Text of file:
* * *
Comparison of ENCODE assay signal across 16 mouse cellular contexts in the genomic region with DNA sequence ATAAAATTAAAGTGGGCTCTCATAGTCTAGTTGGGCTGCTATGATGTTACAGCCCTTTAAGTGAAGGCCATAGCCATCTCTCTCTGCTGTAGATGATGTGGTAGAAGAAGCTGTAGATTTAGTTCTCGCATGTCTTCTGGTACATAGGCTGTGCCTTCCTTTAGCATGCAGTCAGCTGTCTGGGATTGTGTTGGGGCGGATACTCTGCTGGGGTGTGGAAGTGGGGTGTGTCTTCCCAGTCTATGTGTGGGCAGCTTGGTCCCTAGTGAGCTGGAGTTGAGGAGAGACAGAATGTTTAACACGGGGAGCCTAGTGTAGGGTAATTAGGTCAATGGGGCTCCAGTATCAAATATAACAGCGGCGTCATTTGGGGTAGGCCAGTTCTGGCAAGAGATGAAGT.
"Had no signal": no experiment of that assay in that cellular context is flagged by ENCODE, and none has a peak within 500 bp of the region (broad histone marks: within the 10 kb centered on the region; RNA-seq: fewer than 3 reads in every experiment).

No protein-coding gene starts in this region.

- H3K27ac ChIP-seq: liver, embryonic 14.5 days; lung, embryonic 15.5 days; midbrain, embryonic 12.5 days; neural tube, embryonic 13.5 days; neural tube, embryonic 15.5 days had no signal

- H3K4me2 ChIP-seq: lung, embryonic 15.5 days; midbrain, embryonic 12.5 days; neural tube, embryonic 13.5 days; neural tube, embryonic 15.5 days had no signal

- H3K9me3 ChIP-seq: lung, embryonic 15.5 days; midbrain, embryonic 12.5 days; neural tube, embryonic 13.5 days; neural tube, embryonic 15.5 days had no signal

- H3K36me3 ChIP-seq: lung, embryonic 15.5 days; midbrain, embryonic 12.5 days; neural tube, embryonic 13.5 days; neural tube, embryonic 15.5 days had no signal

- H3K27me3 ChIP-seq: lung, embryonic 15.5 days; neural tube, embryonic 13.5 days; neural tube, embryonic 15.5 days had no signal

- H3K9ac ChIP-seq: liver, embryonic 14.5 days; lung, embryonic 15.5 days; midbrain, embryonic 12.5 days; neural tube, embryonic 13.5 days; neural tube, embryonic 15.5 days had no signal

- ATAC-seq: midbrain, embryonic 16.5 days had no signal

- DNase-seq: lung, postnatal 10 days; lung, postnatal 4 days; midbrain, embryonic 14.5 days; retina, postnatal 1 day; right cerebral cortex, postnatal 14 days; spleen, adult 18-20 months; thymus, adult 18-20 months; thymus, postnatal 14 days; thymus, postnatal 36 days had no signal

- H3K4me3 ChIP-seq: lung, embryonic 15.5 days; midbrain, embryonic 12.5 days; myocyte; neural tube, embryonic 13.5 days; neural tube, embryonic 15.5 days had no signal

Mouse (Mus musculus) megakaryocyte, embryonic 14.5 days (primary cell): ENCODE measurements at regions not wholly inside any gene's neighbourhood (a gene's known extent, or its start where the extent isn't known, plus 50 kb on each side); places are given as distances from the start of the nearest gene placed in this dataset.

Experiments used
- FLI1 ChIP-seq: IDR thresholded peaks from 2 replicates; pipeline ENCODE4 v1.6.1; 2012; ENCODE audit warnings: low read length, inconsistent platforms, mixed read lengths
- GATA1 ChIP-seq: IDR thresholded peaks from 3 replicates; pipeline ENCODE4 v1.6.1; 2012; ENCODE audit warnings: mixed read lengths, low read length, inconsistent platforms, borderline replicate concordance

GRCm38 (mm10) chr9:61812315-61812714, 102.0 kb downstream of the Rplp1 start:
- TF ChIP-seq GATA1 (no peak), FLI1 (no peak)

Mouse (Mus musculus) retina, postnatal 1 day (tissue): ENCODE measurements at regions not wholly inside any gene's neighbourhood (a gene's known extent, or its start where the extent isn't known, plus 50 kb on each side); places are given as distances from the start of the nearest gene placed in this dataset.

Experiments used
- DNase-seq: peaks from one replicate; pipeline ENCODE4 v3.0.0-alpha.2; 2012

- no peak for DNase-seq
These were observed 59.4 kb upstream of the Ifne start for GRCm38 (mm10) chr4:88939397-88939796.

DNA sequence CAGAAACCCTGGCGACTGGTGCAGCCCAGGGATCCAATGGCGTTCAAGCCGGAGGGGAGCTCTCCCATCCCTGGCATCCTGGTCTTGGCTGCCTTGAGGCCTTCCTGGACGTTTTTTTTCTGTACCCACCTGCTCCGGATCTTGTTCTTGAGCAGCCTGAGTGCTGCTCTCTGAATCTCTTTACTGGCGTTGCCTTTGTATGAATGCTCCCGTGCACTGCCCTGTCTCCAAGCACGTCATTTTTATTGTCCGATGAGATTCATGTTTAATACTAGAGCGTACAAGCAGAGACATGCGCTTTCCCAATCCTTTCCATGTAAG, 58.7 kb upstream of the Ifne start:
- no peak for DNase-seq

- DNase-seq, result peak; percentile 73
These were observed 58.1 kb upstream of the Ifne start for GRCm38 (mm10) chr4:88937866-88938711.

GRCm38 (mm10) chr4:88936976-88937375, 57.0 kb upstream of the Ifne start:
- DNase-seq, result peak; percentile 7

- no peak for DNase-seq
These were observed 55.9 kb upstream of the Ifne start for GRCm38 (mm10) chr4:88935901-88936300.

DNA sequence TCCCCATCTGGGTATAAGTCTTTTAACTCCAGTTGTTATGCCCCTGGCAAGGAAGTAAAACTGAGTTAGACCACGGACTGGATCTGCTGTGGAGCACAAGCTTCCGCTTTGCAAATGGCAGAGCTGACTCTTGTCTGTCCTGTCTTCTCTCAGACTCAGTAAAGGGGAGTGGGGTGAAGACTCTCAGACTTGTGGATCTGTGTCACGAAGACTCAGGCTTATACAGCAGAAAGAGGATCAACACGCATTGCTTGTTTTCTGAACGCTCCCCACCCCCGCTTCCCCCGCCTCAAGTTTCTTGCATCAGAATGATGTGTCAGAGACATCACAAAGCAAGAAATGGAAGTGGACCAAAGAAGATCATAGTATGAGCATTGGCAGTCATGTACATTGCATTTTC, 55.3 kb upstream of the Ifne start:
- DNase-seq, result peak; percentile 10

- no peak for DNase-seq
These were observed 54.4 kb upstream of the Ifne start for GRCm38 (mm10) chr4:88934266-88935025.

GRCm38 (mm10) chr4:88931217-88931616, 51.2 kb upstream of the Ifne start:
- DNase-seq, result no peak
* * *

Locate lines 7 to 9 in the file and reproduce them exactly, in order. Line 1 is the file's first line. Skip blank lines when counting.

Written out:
- H3K36me3 ChIP-seq: lung, embryonic 15.5 days; midbrain, embryonic 12.5 days; neural tube, embryonic 13.5 days; neural tube, embryonic 15.5 days had no signal

- H3K27me3 ChIP-seq: lung, embryonic 15.5 days; neural tube, embryonic 13.5 days; neural tube, embryonic 15.5 days had no signal

- H3K9ac ChIP-seq: liver, embryonic 14.5 days; lung, embryonic 15.5 days; midbrain, embryonic 12.5 days; neural tube, embryonic 13.5 days; neural tube, embryonic 15.5 days had no signal